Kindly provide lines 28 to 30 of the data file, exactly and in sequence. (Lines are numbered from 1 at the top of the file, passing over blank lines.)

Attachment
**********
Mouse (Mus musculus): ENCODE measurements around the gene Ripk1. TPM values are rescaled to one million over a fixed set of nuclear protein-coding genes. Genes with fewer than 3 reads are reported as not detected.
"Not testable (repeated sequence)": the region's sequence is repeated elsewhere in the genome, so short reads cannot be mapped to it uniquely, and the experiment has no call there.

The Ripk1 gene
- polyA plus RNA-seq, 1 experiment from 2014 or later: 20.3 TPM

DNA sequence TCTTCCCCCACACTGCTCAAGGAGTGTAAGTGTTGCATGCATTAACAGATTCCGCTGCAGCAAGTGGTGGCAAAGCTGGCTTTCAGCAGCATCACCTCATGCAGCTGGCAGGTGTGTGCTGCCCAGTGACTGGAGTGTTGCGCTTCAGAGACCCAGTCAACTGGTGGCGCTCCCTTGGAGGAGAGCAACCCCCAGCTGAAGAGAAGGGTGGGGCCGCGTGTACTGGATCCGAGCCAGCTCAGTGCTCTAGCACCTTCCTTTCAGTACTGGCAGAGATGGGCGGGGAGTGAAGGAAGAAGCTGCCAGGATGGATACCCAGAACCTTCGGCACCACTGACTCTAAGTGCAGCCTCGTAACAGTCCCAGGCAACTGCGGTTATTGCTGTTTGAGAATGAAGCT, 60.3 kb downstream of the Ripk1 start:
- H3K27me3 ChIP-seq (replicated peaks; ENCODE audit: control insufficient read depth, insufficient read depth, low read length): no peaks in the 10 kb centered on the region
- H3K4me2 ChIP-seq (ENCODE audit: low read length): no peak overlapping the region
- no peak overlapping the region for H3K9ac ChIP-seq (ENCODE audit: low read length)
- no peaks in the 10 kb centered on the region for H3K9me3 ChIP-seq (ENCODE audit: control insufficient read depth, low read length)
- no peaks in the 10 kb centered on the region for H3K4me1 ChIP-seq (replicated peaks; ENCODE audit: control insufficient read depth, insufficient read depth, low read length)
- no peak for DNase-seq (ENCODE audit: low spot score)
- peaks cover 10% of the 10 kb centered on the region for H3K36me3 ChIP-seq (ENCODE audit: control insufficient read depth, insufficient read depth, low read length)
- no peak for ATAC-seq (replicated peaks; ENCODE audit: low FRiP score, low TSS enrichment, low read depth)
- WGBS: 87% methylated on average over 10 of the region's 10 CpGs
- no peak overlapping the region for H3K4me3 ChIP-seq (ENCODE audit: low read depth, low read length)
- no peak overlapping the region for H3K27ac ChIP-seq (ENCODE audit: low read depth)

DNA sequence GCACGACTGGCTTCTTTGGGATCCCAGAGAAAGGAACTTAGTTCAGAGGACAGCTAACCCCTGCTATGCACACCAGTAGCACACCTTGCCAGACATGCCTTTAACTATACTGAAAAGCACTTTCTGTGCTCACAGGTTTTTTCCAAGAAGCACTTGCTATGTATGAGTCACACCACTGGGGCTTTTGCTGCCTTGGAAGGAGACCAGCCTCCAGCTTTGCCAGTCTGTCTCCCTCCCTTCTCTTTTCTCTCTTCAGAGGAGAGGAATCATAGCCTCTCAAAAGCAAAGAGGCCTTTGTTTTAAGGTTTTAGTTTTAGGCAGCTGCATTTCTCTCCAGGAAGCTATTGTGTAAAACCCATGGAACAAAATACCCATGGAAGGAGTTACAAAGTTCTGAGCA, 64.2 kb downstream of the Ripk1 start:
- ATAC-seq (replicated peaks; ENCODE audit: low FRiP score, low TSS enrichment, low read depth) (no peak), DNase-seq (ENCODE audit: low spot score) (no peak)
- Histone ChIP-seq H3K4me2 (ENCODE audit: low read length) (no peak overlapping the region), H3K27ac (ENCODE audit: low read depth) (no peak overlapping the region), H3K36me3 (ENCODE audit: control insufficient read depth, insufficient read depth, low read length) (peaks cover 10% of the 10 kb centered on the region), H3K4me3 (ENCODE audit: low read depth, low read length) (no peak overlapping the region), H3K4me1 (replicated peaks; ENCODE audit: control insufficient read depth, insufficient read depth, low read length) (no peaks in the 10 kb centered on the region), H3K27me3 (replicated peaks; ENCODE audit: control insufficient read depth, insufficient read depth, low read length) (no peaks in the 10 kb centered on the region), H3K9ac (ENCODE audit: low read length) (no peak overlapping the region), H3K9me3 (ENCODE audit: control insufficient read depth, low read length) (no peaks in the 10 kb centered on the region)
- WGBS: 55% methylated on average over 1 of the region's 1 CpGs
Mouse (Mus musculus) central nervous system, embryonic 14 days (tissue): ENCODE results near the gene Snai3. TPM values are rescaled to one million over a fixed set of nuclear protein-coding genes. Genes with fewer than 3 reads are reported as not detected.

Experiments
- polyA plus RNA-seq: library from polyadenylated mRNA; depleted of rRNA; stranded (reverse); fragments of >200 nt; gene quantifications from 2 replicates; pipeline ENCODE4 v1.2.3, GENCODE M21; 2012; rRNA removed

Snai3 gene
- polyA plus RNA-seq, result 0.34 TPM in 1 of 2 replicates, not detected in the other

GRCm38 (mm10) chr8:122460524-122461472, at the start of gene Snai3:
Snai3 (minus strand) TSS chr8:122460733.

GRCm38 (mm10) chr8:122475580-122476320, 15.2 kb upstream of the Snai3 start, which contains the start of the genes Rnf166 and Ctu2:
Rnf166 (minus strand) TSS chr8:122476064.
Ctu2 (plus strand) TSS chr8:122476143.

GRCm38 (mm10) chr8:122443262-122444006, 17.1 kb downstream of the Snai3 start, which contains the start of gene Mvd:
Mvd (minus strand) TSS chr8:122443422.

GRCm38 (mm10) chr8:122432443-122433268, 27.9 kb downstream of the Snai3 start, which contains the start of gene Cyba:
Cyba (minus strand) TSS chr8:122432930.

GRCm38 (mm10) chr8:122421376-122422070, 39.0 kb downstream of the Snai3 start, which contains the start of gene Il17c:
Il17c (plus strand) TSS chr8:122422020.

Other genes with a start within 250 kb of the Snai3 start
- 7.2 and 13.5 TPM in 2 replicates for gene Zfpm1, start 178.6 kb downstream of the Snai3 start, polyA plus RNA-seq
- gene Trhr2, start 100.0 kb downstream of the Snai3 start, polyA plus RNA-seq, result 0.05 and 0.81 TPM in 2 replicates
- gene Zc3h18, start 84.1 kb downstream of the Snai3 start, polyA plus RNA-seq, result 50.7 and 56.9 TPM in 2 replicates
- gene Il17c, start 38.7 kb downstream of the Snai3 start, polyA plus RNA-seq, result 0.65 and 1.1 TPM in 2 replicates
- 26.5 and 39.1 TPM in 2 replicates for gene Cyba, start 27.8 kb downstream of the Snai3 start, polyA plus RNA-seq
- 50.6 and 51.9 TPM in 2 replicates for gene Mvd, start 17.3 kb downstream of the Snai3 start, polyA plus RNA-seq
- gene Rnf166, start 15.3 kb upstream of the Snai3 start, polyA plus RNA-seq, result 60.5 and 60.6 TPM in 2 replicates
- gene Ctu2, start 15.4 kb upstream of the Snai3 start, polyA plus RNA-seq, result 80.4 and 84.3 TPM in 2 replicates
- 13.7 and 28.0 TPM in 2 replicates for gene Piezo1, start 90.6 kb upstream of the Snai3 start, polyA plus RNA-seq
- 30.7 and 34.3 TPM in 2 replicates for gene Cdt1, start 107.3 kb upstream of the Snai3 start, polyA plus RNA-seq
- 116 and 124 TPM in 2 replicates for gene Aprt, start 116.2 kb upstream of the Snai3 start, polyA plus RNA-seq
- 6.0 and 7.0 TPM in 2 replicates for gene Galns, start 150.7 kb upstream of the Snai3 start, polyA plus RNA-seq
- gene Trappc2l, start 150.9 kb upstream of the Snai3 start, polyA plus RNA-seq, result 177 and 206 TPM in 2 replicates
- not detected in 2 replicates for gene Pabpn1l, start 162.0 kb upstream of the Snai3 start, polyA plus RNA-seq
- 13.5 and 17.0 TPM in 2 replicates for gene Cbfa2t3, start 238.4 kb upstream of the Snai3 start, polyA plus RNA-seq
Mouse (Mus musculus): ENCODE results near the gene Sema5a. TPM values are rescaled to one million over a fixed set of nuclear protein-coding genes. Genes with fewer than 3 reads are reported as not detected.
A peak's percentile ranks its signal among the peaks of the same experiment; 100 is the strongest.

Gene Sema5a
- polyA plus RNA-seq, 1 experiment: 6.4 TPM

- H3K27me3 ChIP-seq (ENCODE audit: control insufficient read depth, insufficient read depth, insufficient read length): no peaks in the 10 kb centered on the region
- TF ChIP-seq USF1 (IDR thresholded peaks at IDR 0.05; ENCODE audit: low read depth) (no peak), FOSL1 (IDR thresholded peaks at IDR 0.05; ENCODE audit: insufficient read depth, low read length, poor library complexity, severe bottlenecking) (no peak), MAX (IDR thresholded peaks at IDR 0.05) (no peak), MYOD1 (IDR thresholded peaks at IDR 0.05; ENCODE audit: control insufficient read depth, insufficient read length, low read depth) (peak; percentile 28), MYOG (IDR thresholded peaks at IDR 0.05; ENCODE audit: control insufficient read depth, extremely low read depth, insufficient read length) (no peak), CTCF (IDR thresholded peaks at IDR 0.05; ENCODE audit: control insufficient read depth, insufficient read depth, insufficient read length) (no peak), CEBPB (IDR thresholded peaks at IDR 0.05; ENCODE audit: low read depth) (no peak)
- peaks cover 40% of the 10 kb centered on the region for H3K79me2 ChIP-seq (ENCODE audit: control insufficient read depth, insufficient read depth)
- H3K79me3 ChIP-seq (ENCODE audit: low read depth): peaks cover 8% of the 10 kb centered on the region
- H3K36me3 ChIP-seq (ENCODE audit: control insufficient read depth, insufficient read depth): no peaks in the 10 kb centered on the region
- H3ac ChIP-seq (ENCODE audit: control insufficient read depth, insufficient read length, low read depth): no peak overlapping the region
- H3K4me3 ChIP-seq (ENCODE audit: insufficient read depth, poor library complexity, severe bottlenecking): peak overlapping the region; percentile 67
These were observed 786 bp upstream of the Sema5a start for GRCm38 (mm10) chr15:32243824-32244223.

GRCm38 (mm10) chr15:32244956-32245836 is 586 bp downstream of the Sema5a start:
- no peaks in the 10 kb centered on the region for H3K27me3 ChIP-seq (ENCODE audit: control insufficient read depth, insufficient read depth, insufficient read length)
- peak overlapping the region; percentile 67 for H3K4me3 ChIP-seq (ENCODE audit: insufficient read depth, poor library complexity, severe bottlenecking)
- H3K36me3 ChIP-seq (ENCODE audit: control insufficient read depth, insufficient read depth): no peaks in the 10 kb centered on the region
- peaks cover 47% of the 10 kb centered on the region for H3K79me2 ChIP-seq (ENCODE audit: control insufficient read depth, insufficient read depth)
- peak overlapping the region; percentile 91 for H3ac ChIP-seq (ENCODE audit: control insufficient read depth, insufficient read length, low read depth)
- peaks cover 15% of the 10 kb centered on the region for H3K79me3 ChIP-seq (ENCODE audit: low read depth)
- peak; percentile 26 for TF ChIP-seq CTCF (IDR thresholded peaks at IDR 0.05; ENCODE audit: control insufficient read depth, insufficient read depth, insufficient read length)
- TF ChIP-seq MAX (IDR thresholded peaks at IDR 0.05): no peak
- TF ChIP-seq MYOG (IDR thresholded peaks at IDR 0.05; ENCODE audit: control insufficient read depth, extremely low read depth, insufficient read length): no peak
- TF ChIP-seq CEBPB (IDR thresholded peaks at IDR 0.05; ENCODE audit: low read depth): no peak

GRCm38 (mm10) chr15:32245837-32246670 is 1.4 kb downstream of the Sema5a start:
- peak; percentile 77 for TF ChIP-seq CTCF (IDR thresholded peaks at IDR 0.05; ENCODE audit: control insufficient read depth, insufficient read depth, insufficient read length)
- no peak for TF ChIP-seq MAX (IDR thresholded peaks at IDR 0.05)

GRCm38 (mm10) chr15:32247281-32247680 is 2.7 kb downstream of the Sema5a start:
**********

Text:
GRCm38 (mm10) chr8:122475580-122476320, 15.2 kb upstream of the Snai3 start, which contains the start of the genes Rnf166 and Ctu2:
Rnf166 (minus strand) TSS chr8:122476064.
Ctu2 (plus strand) TSS chr8:122476143.